The story goes about the business of answering that question, using the example of one trade to reveal the thinking and strategy behind Beane’s maneuvers.

Lewis paints the big picture well, but he also zooms in to let us see Beane in action, wheeling and dealing:

He has two hours to find someone who will take Venafro off his hands. The Mets are a good idea. Beane picks up the phone and dials the number for Steve Phillips, the general manager of the Mets. A secretary answers.

“Denise,” Beane says, “Billy Beane, vice president and general manager of the Oakland Athletics. Denise, who is the best-looking G.M. in the game?” Pause. “Exactly right, Denise. Is Steve there?”

Steve isn’t there, but someone named Jimmy is. “Jimmy,” Beane says. “Hey, how you doin’? Got a question for you. You guys looking for a left-handed reliever?”

He raises his fist again. Yes! He tells Jimmy about Venafro. “I can make it real quick for you,” he says.

How quick?

“Fifteen minutes?”


“I can give you names in 15 minutes,” Beane says. “Yeah, look, I’d do this if I were you. And I’m not [expletive] you here Jimmy. I’m being honest with you.”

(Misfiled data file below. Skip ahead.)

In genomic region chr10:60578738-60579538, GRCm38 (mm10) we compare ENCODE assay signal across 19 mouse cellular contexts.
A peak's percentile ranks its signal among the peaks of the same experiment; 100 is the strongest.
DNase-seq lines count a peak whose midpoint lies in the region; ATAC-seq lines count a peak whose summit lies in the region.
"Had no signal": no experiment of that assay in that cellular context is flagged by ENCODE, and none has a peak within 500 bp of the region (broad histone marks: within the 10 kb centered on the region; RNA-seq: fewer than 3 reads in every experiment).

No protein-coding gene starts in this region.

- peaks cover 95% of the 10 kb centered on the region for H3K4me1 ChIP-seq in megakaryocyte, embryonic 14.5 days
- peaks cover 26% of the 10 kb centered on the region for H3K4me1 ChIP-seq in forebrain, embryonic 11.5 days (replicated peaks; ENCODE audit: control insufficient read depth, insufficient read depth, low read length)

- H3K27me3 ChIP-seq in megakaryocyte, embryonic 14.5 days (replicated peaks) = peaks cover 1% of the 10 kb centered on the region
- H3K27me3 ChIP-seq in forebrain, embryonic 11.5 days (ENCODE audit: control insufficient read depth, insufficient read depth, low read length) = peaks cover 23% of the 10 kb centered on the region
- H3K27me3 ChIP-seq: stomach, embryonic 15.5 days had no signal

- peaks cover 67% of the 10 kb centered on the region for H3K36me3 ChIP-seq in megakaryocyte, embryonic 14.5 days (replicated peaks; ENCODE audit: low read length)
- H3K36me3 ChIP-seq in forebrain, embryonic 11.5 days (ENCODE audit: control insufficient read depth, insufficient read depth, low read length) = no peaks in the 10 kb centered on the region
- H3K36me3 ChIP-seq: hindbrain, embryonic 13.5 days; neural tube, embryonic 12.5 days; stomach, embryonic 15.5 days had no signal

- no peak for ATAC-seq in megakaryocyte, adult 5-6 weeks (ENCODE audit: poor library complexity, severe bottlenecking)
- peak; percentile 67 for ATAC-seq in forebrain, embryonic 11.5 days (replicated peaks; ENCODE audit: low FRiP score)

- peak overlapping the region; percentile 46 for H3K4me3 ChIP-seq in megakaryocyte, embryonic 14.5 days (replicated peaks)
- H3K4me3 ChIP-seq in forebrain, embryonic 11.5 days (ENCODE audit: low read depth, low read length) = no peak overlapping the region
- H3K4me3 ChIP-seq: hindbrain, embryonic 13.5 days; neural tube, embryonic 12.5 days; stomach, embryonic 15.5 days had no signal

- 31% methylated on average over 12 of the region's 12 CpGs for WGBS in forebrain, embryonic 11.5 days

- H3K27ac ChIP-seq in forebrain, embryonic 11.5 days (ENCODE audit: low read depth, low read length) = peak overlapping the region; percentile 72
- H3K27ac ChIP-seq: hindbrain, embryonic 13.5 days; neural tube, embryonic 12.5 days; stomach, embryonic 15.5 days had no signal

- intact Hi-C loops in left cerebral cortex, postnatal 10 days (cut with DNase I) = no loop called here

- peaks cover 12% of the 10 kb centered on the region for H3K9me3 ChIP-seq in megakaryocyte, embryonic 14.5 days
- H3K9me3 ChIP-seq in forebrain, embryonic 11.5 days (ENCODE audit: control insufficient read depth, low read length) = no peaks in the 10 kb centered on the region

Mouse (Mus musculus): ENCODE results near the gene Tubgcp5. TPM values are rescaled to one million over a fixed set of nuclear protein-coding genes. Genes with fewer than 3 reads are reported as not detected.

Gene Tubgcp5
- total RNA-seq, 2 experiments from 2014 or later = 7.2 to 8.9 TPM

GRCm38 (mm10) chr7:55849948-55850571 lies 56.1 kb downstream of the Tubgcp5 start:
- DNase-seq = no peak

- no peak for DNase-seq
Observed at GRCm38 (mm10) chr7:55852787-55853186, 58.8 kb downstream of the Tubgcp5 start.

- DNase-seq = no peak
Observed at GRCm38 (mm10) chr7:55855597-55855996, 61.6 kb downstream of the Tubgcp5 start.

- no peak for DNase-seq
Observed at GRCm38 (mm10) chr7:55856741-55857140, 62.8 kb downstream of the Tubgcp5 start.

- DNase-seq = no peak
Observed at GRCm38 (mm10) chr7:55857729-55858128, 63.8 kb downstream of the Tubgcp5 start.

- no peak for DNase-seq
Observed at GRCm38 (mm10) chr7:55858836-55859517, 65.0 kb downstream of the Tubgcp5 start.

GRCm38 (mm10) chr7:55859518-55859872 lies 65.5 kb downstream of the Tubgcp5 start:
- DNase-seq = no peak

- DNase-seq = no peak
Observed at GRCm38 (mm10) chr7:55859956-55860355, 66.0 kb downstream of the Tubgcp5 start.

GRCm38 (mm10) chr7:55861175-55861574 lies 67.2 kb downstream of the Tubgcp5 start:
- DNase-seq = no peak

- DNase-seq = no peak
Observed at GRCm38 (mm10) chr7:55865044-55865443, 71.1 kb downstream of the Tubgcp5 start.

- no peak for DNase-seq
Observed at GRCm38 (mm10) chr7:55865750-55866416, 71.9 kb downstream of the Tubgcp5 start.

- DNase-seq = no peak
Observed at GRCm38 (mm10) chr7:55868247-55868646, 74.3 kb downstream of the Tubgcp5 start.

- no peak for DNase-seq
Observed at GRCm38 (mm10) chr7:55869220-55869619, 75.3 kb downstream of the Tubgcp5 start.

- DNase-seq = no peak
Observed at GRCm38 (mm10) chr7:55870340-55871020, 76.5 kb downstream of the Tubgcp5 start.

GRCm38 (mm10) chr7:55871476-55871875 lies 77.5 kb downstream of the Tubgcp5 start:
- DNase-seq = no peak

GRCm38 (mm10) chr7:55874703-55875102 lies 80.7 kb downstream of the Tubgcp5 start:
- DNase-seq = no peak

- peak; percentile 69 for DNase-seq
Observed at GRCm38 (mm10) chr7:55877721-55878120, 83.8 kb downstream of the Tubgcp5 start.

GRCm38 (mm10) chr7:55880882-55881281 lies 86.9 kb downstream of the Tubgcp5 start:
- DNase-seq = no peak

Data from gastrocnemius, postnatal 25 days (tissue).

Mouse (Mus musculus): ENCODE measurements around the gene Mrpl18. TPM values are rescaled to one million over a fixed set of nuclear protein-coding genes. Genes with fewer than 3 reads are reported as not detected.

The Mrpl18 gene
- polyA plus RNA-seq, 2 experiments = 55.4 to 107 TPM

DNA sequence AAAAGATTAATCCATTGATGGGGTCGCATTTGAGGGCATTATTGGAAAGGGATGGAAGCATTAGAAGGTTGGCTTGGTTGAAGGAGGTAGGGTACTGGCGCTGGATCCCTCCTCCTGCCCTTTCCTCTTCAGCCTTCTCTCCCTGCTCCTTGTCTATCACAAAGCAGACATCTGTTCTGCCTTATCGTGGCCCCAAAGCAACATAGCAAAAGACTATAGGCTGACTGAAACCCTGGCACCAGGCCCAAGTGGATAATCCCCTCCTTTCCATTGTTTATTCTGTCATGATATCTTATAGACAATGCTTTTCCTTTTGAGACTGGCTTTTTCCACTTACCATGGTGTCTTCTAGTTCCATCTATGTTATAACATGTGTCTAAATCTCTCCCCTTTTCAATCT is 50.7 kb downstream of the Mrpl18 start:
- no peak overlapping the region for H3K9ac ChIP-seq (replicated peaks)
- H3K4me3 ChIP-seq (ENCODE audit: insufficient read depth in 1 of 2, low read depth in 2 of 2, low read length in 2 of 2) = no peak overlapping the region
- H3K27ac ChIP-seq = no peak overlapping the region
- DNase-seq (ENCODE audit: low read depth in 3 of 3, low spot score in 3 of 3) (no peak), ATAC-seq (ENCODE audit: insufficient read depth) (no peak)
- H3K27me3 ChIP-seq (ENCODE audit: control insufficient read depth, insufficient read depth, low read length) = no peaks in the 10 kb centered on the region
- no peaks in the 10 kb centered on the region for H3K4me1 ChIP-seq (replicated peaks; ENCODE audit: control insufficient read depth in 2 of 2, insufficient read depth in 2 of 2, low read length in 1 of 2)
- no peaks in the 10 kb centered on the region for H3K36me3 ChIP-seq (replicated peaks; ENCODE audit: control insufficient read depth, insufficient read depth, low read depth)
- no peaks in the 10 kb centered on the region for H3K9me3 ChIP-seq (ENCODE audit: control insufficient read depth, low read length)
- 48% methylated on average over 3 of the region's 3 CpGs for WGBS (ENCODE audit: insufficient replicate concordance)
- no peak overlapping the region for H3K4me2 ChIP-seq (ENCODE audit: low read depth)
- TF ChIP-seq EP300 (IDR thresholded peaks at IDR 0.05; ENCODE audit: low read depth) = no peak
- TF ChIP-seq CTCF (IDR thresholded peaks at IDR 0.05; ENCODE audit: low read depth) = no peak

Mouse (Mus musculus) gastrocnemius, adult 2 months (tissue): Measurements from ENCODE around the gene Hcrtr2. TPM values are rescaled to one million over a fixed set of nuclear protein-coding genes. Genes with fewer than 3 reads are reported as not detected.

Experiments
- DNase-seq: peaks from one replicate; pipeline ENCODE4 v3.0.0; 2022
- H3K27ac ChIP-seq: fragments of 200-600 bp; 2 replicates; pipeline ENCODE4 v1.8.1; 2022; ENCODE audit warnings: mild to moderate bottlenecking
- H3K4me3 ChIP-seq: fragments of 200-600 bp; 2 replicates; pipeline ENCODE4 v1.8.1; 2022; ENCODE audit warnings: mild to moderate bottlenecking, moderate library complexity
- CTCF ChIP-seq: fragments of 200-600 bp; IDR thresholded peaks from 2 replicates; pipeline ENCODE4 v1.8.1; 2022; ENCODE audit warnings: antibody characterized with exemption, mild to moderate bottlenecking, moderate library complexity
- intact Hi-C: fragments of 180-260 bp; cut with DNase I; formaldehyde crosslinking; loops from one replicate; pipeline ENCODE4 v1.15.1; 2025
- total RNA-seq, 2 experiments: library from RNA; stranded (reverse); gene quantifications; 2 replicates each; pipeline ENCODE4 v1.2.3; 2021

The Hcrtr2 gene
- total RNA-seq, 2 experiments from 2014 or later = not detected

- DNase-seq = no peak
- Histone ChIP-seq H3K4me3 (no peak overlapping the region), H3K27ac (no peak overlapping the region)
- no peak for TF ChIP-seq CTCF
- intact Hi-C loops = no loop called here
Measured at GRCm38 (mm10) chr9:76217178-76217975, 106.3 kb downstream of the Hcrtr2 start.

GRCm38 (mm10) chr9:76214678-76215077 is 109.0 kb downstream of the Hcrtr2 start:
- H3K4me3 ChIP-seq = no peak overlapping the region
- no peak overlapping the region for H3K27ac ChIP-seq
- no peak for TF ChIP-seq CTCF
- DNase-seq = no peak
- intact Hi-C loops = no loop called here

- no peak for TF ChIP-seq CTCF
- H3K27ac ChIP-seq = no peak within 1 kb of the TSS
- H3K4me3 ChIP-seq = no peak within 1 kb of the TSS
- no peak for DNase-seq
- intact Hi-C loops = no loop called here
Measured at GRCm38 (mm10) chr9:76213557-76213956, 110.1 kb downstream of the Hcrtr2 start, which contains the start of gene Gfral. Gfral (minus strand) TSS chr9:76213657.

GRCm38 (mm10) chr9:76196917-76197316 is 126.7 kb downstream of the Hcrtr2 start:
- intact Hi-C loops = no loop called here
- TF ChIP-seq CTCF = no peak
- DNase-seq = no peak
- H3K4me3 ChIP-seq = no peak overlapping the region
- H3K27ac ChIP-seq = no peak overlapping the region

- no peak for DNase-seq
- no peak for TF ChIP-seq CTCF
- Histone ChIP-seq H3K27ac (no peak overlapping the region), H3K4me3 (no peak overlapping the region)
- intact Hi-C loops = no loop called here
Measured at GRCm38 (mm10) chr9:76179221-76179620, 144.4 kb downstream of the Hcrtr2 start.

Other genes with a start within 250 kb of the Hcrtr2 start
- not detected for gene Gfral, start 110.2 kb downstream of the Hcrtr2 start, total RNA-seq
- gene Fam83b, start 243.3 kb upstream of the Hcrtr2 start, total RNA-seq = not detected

Lewis’ work is great because he does two things very well: he’s a fine explainer, and he writes great scenes. He helps make sense of complex worlds of finance, professional sports, and business, but he doesn’t get buried jargon and acronyms. He doesn’t forget that ultimately, these stories are about people, and takes the time to give the reader a sense of who they are. He delivers a story about a big picture, but pays attention to the details of the people inside the frame.

Read The Trading Desk →

New media Sports Guy rises as old media sinks

Bill Simmons, the 'Sports Guy'A few weeks ago, New York Times did an interesting profile of one of my favorite writers, Bill Simmons, better known as ESPN’s “Sports Guy.”

It includes some interest background on the early days and his rise to becoming a model of a new breed of columnist that broke a lot of the conventional rules of the news business:

At the time, Mr. Simmons was 28, making $50 a week as a contributor to America Online’s Digital City Boston, he recalled in a recent interview. “My goal was to make the welcome screen,” he said.

Barely a decade later, he has proved that prediction true: He is the Sports Guy on ESPN.com, where his column has an estimated 1.4 million page views a month; his weekly podcasts have been downloaded 21 million times this year via iTunes; and his new book, at 700-plus pages, “The Book of Basketball,” reached No. 1 on The New York Times nonfiction best-seller list last week.